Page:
"Whatever we may think, we move for no better reason than for the plain unvarnished hell of it. And there is no better reason.” Amen.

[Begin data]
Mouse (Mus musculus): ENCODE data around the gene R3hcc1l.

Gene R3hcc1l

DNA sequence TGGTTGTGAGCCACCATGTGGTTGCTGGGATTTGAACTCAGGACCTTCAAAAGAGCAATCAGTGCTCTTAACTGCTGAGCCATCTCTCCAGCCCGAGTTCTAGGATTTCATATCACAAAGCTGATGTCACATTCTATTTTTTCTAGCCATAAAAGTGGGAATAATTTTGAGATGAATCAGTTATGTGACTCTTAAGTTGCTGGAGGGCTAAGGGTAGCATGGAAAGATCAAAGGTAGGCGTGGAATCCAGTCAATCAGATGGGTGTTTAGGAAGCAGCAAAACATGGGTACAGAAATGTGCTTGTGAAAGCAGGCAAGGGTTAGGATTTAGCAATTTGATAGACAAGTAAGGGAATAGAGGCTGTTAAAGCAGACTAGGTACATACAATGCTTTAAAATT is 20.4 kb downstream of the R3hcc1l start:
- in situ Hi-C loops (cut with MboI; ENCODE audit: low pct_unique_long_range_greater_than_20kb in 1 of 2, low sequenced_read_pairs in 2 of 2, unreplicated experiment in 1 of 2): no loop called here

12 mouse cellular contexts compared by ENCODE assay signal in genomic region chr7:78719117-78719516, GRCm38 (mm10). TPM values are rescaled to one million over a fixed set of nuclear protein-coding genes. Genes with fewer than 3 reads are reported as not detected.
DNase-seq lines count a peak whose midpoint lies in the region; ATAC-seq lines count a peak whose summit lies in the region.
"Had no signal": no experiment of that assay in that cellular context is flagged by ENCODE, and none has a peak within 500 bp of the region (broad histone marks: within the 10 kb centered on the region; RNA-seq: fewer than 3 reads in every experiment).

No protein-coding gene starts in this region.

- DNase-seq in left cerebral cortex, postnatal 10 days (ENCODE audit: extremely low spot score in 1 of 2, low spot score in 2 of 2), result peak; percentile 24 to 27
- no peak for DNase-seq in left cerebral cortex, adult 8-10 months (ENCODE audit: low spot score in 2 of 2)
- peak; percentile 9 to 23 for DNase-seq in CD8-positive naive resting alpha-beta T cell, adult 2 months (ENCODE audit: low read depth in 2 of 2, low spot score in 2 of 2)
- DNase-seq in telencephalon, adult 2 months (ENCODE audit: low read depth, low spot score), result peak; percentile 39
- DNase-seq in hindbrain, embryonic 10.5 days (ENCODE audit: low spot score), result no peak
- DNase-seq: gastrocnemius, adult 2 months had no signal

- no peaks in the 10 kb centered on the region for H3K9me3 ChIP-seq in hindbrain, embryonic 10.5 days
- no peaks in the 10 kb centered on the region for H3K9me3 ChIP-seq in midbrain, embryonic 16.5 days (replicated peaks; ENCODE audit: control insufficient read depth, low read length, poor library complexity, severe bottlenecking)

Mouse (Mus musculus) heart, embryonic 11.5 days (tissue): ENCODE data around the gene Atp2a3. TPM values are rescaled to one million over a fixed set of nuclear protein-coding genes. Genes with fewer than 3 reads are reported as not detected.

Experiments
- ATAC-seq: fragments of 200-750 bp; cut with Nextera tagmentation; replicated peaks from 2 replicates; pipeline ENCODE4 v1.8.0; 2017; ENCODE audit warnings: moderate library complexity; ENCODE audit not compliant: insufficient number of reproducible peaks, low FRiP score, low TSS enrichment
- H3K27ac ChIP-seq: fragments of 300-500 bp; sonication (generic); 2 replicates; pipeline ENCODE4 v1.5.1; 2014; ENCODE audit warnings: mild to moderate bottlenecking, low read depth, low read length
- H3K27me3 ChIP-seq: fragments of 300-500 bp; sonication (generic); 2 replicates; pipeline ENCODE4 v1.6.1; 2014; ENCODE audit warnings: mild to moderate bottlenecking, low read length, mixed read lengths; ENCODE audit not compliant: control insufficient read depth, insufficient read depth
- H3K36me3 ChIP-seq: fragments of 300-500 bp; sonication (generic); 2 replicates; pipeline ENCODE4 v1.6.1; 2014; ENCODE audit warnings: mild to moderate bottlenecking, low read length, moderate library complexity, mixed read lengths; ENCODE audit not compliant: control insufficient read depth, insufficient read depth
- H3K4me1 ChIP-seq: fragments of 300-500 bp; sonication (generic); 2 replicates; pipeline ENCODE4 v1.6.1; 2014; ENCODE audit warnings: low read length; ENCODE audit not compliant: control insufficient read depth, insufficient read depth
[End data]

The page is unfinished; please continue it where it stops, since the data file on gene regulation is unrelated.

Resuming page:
This gorgeous, Bobby Alloway-built 1937 Chevy coupe has won the 2015 Classic Instruments Street Rod of the Year award at the 18th annual PPG Goodguys Nationals held July 10-12 at the Ohio Expo Center in Columbus, Ohio. The gleaming machine - owned by Chuck Rowe of Millington, Tenn. - features Alloway’s signature deep black PPG finish and rakish stance. Celebrated as “the master of black,” Alloway almost always paints his custom builds black. The Chevy was built at Alloway’s Hot Rod Shop where he uses PPG products exclusively. Alloway's latest masterpiece was painted in DELTRON® DBU 9700 Basecoat and DCU 2002 CONCEPT® Clearcoat. It was Alloway’s third time winning the award; in 2001 he took the honors with a ’33 Ford and in 2012 with a ’32 Ford. But multiple wins don’t make the experience any easier. “The whole thing is nerve-wracking,” said Alloway. “It’s an honor to win, but you’re competing with the top builders in the world, so you can’t relax or get overconfident. You do the best you can, make the car look great and hope the judges recognize your work. I’m thankful they did.” Alloway has been building timeless street rods since 1978, and his shop in Louisville, Tenn., has consistently produced award-winning vehicles. He is well respected for cars that sport an aggressive presence obtained through a blend of color, proportion and pure power - in this case an all-aluminum McLaren Chevrolet Big Block V8 is stuffed in the '37. Earlier this year, the Chevy was named Best Hot Rod at the 2015 Grand National Roadster Show in Pomona, Calif. In recognition of his work, Alloway was inducted into the Grand National Roadster Hall of Fame this year and the Rod & Custom Hall of Fame in 2004. The Goodguys Rod & Custom Association is one of the largest rod and custom associations, with nearly 70,000 members around the world. The Goodguys Columbus Nationals is the organization’s biggest show of the year, with some of the top cars in the country competing for major awards. PPG is the official paint supplier to the Goodguys Rod & Custom Association.